Den koreanske chaebolen: En kvalitativ studie som undersøker økonomiske konglomeraters påvirkning på korrupsjon
MetadataShow full item record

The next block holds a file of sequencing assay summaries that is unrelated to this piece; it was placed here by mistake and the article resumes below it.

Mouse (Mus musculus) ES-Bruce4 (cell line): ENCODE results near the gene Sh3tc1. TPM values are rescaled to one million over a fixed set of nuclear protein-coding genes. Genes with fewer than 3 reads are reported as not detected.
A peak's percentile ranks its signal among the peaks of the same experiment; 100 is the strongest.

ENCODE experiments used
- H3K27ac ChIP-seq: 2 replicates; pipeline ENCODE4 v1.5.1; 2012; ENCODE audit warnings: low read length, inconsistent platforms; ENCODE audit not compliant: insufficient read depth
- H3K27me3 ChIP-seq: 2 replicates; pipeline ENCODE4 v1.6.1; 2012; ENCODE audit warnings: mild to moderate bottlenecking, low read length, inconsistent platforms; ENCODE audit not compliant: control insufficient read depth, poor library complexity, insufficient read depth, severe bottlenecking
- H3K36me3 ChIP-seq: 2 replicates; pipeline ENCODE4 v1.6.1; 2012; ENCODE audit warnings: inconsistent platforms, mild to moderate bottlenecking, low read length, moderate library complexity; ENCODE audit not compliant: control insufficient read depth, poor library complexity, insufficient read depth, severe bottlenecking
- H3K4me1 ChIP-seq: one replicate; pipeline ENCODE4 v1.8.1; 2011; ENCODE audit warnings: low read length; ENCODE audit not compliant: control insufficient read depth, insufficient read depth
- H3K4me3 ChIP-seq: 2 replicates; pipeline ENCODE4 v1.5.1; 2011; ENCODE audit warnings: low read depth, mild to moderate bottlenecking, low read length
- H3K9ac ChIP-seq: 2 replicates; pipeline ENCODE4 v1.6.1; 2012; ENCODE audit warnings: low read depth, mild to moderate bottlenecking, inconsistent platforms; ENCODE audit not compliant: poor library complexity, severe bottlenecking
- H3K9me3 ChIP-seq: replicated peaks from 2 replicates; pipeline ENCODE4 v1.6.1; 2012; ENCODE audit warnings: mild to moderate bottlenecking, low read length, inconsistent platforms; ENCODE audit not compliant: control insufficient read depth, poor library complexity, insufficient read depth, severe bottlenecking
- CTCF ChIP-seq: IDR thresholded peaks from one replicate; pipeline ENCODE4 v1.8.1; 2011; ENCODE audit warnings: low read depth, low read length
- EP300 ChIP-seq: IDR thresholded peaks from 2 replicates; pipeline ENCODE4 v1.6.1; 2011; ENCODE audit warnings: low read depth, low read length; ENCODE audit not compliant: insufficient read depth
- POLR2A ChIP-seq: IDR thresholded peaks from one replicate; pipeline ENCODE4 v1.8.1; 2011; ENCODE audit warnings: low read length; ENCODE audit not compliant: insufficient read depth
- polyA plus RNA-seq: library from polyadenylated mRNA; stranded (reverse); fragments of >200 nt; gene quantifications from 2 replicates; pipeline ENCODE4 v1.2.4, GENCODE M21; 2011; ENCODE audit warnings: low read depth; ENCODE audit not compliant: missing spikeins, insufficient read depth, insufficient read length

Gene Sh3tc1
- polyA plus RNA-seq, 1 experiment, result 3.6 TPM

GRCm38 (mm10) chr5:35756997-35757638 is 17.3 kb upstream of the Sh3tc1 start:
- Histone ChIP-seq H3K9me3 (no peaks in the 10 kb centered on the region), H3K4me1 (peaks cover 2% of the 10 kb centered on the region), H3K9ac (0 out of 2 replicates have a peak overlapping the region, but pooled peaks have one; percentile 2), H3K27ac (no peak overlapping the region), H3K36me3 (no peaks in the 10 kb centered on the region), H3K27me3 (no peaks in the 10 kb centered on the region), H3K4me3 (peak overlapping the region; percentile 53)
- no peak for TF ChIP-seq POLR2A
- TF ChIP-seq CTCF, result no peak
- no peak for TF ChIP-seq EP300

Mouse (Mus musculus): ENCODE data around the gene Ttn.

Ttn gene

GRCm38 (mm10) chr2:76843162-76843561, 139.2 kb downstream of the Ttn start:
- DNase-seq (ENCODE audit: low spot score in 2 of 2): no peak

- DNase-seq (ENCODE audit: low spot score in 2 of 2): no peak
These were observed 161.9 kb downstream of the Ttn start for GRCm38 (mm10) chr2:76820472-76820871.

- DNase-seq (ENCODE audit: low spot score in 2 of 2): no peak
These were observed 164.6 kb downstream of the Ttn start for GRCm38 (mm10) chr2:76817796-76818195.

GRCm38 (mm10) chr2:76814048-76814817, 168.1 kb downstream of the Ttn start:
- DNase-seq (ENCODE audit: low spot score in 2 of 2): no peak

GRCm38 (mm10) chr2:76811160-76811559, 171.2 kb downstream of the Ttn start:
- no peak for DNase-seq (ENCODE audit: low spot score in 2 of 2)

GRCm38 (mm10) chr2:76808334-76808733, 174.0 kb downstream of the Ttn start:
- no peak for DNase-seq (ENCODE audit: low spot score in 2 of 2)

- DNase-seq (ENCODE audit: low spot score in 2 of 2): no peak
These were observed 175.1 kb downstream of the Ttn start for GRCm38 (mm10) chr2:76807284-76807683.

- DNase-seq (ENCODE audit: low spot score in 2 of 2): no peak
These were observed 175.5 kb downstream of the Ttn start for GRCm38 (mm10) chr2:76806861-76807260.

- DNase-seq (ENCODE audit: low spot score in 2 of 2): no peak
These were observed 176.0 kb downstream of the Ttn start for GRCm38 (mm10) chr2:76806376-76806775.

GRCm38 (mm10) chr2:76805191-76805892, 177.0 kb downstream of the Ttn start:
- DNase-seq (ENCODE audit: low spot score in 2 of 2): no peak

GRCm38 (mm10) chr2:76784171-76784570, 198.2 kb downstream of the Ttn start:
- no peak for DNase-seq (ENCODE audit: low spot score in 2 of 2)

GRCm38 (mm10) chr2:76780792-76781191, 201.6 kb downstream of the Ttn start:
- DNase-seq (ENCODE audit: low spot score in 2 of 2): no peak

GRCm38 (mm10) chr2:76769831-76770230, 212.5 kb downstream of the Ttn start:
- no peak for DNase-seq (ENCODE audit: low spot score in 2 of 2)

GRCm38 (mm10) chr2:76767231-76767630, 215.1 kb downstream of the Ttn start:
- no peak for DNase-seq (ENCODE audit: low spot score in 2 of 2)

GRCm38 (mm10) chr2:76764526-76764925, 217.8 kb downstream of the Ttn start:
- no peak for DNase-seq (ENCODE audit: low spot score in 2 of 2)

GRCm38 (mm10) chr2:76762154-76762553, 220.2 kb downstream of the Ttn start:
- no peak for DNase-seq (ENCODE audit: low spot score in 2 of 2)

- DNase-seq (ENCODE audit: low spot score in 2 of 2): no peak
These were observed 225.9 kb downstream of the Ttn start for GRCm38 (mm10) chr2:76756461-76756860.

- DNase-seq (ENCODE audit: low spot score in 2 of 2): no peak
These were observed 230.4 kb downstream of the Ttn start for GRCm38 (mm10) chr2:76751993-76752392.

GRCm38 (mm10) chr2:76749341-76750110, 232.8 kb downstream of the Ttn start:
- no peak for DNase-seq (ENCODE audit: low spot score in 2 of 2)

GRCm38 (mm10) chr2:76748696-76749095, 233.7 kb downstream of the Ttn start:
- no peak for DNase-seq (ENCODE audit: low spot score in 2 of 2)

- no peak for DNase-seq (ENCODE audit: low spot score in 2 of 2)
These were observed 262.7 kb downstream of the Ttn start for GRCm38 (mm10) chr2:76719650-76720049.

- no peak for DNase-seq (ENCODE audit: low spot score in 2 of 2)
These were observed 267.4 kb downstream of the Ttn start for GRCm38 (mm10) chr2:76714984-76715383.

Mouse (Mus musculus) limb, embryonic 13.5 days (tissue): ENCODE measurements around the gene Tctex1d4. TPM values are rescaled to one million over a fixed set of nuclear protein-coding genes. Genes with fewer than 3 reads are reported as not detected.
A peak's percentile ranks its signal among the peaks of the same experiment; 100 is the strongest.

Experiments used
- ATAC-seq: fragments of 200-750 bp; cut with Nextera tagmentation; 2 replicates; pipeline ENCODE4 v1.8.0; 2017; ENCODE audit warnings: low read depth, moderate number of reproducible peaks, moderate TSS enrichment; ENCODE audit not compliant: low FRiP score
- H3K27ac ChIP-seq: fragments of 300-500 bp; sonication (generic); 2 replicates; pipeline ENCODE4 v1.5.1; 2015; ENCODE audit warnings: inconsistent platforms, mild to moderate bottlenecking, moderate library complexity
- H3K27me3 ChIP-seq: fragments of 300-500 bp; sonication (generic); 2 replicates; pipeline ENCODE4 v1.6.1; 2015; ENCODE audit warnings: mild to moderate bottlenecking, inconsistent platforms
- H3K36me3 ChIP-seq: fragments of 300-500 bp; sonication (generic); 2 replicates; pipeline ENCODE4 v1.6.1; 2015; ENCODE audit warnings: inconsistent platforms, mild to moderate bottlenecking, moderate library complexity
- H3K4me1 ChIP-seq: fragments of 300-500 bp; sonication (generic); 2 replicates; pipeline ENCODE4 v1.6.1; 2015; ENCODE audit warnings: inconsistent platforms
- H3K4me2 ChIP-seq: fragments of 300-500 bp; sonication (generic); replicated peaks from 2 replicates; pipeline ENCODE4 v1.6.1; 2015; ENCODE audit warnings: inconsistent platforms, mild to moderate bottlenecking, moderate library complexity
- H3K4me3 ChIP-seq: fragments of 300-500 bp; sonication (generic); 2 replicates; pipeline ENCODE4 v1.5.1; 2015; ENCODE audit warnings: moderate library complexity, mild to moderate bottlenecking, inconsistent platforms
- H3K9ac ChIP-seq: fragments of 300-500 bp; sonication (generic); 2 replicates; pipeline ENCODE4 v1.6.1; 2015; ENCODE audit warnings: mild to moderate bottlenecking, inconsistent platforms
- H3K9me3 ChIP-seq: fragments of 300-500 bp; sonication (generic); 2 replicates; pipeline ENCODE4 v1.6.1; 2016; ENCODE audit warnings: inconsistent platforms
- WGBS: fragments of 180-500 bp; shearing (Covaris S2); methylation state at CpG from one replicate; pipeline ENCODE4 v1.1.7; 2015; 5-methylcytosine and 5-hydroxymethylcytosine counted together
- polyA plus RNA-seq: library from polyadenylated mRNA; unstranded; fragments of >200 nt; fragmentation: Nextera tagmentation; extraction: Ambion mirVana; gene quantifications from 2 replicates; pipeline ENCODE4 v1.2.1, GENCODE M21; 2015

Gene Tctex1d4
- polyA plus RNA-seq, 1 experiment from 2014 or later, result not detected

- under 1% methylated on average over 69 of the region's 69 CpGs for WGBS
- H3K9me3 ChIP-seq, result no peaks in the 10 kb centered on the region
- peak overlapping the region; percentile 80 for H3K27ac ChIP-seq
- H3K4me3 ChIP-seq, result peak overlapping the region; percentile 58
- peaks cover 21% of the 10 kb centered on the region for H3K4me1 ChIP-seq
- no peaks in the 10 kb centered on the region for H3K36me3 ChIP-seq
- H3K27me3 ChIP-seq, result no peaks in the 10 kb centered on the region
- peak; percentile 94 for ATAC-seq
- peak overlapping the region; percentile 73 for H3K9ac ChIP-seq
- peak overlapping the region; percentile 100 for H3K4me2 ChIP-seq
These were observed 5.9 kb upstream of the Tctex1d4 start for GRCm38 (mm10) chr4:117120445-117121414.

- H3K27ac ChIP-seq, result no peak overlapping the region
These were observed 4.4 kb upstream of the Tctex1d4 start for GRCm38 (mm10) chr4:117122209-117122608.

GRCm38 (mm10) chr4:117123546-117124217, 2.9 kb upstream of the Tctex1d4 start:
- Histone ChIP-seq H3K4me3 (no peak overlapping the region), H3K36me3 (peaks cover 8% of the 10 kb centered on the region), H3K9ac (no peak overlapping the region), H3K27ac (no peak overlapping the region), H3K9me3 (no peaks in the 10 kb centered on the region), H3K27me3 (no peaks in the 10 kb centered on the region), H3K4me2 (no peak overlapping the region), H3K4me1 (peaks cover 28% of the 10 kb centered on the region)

This thesis seeks to compare South Korea and Taiwan regarding the issue of corruption. Korea and Taiwan are both previous Japanese colonies; they share a strong military legacy; and both have recently experience rapid economic and democratic development. Correspondingly, the two countries can be regarded as similar on the majority of the variables that often are used to explain corruption. Empirical and historical evidence shows that the two cases do not coincide in regard to outcome of corruption, however; according to Transparency International and the World Bank, Taiwan is seemingly relatively less corrupt compared to Korea. This makes possible the application of the most similar system design in the study of the two cases. The research question is approached by applying a qualitative research design. More specifically, I use a most similar system design and process tracing methods in order to identify causes of why Korea appear more corrupt than Taiwan. In the process of this research, I identified that the presence of economic conglomerates was identified as the independent variable that affected the two countries in terms of current levels of corruption. The outcome of my research is an expanded and more complex understanding of the various mechanisms determining corruption. Economic conglomerates are at the center of my analysis as the explanatory variable, and I investigate how it interacts with other, intervening variables to affect corruption. In turn, this thesis introduces an analysis of how different mechanisms beyond the traditional rational choice framework interplay in the explanation of corruption. Such new mechanisms include hierarchical structures, and networks. These have not received much attention in the existing literature; correspondingly, I hope my findings can contribute to broaden our theoretical understanding of why and how corruption is established and maintained. The main argument presented here is that the current one-sided academic understanding of corruption is not sufficient, and we have to apply more complex theories in the future, in order to provide more adequate analyses of corruption. This in turn will allow us to implement more multifaceted, yet coherent policies to combat the issue of corruption in the future.